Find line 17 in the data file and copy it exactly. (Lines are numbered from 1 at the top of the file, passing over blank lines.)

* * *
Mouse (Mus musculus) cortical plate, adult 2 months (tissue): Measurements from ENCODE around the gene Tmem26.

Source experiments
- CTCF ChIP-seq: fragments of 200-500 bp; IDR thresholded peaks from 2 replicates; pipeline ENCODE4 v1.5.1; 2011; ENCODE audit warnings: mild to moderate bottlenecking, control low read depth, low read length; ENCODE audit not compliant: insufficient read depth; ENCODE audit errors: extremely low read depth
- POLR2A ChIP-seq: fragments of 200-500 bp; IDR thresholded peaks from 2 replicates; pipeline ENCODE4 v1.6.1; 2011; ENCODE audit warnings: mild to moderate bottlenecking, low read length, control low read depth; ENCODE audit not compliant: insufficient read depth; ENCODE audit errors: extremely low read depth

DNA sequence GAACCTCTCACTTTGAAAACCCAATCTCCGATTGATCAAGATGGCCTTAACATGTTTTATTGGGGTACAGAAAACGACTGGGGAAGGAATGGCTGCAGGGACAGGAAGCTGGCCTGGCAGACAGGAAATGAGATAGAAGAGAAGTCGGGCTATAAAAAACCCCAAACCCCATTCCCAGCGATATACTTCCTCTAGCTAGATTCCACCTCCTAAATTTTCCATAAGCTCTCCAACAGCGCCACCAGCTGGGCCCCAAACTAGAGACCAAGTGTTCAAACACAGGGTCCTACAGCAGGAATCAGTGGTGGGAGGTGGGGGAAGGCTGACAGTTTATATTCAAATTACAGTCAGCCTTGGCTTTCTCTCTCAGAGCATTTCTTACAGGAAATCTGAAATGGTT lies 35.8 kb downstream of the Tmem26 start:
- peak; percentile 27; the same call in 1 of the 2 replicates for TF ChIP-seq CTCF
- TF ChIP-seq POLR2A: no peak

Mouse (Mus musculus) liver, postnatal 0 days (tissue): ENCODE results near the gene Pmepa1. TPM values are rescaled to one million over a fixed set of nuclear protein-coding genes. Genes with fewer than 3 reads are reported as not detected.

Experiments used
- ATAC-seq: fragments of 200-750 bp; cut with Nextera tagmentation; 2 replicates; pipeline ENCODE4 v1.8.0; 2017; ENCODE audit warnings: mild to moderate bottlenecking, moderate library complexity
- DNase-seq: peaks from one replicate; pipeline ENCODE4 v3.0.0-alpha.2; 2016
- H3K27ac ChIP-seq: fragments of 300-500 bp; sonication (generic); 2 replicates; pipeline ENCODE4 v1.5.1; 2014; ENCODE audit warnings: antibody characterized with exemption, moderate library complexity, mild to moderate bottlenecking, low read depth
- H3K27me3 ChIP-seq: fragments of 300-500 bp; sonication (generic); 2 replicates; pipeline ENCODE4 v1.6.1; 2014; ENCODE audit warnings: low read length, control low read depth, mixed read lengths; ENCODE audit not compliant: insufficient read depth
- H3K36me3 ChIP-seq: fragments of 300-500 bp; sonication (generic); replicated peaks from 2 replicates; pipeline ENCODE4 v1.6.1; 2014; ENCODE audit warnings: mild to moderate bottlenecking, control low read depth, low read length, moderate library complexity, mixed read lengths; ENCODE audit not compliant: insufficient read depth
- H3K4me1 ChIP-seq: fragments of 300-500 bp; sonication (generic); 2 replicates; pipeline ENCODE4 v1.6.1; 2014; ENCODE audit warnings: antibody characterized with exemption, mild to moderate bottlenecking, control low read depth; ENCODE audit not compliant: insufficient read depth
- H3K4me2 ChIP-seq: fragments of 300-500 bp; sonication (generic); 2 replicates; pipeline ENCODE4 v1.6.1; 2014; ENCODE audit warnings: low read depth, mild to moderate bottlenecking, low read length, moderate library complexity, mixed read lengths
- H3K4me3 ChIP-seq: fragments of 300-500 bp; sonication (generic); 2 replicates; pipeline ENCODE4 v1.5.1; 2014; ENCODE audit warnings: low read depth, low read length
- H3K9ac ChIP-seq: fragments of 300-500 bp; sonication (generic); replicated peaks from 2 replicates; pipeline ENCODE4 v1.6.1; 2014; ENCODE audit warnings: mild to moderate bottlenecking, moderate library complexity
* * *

- H3K4me3 ChIP-seq: fragments of 300-500 bp; sonication (generic); 2 replicates; pipeline ENCODE4 v1.5.1; 2014; ENCODE audit warnings: low read depth, low read length